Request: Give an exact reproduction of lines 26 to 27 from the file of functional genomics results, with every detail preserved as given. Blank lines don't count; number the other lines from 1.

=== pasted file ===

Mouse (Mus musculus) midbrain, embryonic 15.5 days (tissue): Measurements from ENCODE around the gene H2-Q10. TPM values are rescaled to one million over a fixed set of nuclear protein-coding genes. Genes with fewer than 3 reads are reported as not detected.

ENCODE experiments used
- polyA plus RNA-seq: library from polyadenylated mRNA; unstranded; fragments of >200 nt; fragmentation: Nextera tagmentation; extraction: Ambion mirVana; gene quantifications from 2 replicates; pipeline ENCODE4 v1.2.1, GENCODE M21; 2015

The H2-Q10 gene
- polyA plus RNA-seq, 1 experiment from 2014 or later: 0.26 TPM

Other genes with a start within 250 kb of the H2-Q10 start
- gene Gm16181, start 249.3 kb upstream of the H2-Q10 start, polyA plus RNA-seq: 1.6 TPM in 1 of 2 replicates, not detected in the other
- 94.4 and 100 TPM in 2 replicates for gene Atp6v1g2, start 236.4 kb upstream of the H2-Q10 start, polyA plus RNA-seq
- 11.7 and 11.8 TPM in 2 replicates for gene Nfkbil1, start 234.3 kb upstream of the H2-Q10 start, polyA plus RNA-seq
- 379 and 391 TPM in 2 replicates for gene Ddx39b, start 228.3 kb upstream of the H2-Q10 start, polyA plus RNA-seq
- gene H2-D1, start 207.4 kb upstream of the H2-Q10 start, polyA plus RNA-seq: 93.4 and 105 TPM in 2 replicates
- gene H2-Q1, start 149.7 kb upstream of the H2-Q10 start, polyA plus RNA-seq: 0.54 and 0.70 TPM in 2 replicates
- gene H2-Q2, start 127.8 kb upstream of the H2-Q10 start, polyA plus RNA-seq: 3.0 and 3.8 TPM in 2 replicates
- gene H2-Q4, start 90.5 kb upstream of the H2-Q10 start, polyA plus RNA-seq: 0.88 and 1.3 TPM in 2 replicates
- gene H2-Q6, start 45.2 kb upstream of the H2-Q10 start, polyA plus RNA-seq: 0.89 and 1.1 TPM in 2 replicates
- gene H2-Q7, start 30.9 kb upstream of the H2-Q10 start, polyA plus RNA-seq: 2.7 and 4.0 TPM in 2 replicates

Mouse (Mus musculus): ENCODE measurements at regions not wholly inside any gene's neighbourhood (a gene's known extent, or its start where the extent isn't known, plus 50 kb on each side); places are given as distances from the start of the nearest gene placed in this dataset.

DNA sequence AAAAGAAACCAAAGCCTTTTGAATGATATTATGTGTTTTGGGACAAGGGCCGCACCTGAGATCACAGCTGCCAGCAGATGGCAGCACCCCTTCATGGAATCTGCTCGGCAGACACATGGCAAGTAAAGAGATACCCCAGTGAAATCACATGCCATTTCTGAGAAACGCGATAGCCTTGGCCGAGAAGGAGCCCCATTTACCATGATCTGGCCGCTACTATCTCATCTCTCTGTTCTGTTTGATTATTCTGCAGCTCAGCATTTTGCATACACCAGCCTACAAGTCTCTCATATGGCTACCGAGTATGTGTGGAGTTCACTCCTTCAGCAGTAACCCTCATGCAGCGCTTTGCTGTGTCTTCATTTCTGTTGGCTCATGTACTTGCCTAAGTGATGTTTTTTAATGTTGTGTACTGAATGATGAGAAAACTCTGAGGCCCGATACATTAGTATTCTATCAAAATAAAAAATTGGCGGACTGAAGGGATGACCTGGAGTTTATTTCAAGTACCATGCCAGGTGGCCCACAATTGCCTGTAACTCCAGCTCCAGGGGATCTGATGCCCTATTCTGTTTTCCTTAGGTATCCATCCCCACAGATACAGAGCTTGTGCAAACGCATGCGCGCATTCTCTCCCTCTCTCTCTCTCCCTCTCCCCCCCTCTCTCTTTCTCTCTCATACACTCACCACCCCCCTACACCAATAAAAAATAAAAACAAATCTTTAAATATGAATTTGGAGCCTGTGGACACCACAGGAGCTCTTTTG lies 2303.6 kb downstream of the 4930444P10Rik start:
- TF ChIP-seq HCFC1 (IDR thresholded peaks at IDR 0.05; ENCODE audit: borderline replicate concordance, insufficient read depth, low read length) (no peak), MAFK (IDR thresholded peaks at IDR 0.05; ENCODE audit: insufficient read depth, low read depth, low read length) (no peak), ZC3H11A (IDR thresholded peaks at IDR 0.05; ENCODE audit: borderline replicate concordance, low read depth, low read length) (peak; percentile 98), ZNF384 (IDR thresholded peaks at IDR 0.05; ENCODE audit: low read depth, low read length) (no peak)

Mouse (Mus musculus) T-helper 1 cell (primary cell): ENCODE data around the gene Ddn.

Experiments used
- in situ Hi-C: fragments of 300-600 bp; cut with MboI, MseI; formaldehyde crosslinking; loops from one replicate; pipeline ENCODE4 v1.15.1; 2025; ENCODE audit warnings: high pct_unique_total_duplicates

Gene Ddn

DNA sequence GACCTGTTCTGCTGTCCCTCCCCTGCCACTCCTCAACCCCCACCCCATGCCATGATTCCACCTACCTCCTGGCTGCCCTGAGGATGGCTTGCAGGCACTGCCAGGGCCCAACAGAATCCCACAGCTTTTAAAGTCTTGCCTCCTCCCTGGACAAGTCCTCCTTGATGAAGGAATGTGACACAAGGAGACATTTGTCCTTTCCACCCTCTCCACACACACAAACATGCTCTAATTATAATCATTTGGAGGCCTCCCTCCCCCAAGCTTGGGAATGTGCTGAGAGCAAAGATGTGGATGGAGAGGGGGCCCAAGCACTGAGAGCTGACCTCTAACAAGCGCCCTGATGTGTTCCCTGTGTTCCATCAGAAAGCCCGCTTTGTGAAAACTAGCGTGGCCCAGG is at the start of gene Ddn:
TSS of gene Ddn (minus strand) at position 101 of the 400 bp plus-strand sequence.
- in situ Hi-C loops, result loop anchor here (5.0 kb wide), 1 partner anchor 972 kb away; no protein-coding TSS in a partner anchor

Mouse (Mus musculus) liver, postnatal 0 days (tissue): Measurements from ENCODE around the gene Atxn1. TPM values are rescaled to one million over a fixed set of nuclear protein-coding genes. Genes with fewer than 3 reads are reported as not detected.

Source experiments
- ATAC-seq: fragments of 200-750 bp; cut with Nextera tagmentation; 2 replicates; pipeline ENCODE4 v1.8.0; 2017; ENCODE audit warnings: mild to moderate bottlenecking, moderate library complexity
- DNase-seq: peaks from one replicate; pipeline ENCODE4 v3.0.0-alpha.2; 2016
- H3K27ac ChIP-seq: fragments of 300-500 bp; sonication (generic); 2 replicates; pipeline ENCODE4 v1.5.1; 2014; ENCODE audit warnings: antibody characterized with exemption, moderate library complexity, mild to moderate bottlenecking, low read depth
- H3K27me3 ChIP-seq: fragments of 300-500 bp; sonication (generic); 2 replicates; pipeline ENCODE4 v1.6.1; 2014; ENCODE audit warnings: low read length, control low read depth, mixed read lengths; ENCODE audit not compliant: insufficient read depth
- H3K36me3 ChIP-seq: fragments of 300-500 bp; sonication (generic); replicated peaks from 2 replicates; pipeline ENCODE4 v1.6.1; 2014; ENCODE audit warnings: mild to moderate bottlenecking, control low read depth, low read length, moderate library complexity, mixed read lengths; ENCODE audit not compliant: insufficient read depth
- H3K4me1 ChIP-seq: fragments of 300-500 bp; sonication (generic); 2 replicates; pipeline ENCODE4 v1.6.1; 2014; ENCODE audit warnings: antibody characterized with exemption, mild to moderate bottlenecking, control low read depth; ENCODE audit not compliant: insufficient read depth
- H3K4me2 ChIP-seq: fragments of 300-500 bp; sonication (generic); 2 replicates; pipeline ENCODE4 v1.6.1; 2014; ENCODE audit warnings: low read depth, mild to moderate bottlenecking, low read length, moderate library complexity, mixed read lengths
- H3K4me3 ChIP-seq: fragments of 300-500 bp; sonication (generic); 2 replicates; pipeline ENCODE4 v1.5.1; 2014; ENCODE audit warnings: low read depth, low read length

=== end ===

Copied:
- in situ Hi-C loops, result loop anchor here (5.0 kb wide), 1 partner anchor 972 kb away; no protein-coding TSS in a partner anchor

Mouse (Mus musculus) liver, postnatal 0 days (tissue): Measurements from ENCODE around the gene Atxn1. TPM values are rescaled to one million over a fixed set of nuclear protein-coding genes. Genes with fewer than 3 reads are reported as not detected.